John Woodruff, who helped refute Adolf Hitler’s theories of Aryan racial supremacy with his dramatic gold-medal victory in the 800-meter run at the 1936 Olympic Games in Berlin, died Oct. 30 at an assisted living facility in Fountain Hills, Ariz. He was 92.

He had kidney failure and diabetes, which led to the amputation of his legs several years ago.

The Berlin games are widely remembered as the Olympics in which U.S. track star Jesse Owens won four gold medals and banished the notion that black athletes were not as talented as their white counterparts. But the lanky Woodruff, with his come-from-behind victory in the 800 meters, was the first African American runner to ascend the podium in Berlin and claim a gold medal.

In all, 10 African American athletes – nine in track and one in boxing – were awarded medals at the so-called Nazi Olympics. The black track athletes swept every running event from the 100 meters to 800 meters, as well as the high jump and long jump. Owens won the 100- and 200-meter sprints and the long jump and was on the winning 400-meter relay team.

Hitler’s propaganda minister, Josef Goebbels, pronounced the performances by America’s “black auxiliaries” a “disgrace.”

Woodruff was entering his sophomore year at the University of Pittsburgh and had been running competitively for only three years when he achieved his Olympic triumph. At 6-foot-3, he towered over most of the other runners and had a stride more than nine feet long.

During the first 400 meters of the two-lap race in Berlin, Woodruff found himself boxed in and unable to make a move toward the front. He was spiked in the knee and briefly stopped to allow the rest of the field to pass him.

“The pace was so slow, and all the runners crowded right around me,” he told the Arizona Republic last year. “I had enough experience to know if I tried to get out of the trap, I was going to be disqualified. So I moved out into the third lane, and I let all the runners precede me. That’s what made the race very outstanding. I actually started the race twice.”

In the final 300 meters, Woodruff sprinted from last place to first, holding off a late charge by Italy’s Mario Lanzi to win the gold medal in 1:52.9.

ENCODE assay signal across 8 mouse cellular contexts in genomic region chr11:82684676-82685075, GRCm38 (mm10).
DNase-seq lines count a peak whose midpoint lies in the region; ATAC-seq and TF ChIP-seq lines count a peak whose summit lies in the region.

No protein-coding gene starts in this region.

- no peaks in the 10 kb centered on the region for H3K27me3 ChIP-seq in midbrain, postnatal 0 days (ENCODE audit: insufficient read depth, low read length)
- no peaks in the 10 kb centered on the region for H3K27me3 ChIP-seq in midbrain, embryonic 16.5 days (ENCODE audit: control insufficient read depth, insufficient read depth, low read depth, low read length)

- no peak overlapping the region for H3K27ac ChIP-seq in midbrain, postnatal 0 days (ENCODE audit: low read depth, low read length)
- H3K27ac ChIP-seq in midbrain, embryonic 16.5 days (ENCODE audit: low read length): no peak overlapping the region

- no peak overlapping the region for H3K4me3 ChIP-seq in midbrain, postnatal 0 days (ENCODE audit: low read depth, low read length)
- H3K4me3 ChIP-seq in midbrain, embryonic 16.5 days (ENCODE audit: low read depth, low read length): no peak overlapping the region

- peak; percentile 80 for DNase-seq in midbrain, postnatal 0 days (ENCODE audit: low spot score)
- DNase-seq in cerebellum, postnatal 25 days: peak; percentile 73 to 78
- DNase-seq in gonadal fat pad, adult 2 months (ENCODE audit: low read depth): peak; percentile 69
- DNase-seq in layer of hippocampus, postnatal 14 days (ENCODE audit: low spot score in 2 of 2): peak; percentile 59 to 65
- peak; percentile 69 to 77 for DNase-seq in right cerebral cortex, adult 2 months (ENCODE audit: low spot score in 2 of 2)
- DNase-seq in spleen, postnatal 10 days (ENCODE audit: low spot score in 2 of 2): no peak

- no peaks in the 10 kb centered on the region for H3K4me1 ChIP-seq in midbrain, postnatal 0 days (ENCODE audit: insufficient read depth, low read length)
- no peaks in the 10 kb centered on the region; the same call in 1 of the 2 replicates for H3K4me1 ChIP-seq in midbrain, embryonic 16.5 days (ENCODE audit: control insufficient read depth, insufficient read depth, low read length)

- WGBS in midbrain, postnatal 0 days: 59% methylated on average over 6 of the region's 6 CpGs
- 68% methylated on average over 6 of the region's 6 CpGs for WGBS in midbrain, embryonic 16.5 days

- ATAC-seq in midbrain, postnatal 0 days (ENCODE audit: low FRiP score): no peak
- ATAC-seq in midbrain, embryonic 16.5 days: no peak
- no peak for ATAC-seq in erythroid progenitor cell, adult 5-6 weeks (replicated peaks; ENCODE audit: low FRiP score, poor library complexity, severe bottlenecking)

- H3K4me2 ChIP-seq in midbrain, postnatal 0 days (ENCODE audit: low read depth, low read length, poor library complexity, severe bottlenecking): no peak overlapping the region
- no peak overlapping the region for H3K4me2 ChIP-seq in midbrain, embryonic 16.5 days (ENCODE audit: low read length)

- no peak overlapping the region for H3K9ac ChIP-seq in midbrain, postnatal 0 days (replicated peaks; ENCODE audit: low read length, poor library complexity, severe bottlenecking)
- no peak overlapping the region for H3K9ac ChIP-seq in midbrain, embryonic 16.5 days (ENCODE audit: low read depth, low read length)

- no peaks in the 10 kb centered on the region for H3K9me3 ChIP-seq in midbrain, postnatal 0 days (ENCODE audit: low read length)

The New York Herald-Tribune called his unorthodox maneuver “the most daring move seen on a track.”

John Youie Woodruff was born July 5, 1915, in Connellsville, Pa. During football practice, a high school coach noticed that the youth easily beat his teammates in running laps and invited him to try out for track. By his senior year, “Long John” Woodruff had set state records in the half-mile (880 yards) and mile.

He made the University of Pittsburgh a national track power in the 1930s and anchored nine winning relay teams at the Penn Relays in Philadelphia. He was the country’s premier half-miler but was remarkably versatile, competing at distances from 220 yards to a mile.

“Woodruff is a wonder,” Arthur J. Daley, a New York Times sports reporter, wrote in 1938. “That is about all there is to it.”

Despite his prominence, Woodruff sometimes faced discrimination. In 1937, he was not allowed to run in a meet at the U.S. Naval Academy in Annapolis, even though he was the reigning Olympic champion.

At the 1937 Pan-American Games, he faced Elroy Robinson, a white runner who had just set a world record in the 800 meters. Woodruff won the race by 12 yards with a time of 1:47.8 – almost two full seconds faster than Robinson’s week-old record.

But officials disallowed Woodruff’s time, ruling that the track was improperly measured and was several feet short.

“It was out-and-out discrimination,” Woodruff told the Philadelphia Daily News in 1994. “That was the best race I ever ran, but (the officials) were determined not to give me the record.

“Before the meet, I read where the track was measured by experts from SMU to within one-thousandth of an inch. All of a sudden, it was six feet short.”

Three years later, Woodruff claimed the record with a time of 1:48.6 and also established a new world indoor mark in the 880-yard run (slightly longer than 800 meters) at 1:47.6.

He was at his athletic peak when World War II broke out, forcing the Olympics to be canceled in 1940 and 1944. Woodruff entered the Army in 1941 and never raced again.

He served in World War II and Korea and retired in 1957 as a lieutenant colonel. He received a master’s degree in sociology from New York University in 1941 and later worked as a public school teacher, welfare department investigator and parole officer in New York. He also was an official at the Penn Relays.

Survivors include his wife, Rose Woodruff of Fountain Hills; two children from an earlier marriage, John Woodruff Jr. of Brooklyn, N.Y., and Randilyn Gilliam of Chicago; five grandchildren; and three great-grandchildren.

In 1936, Woodruff received a foot-tall oak sapling from the German government for his Olympic victory. Planted beside the track at his old high school in Connellsville, the Woodruff Oak is now nearly 80 feet tall.

AP-NY-11-03-07 1423EDT

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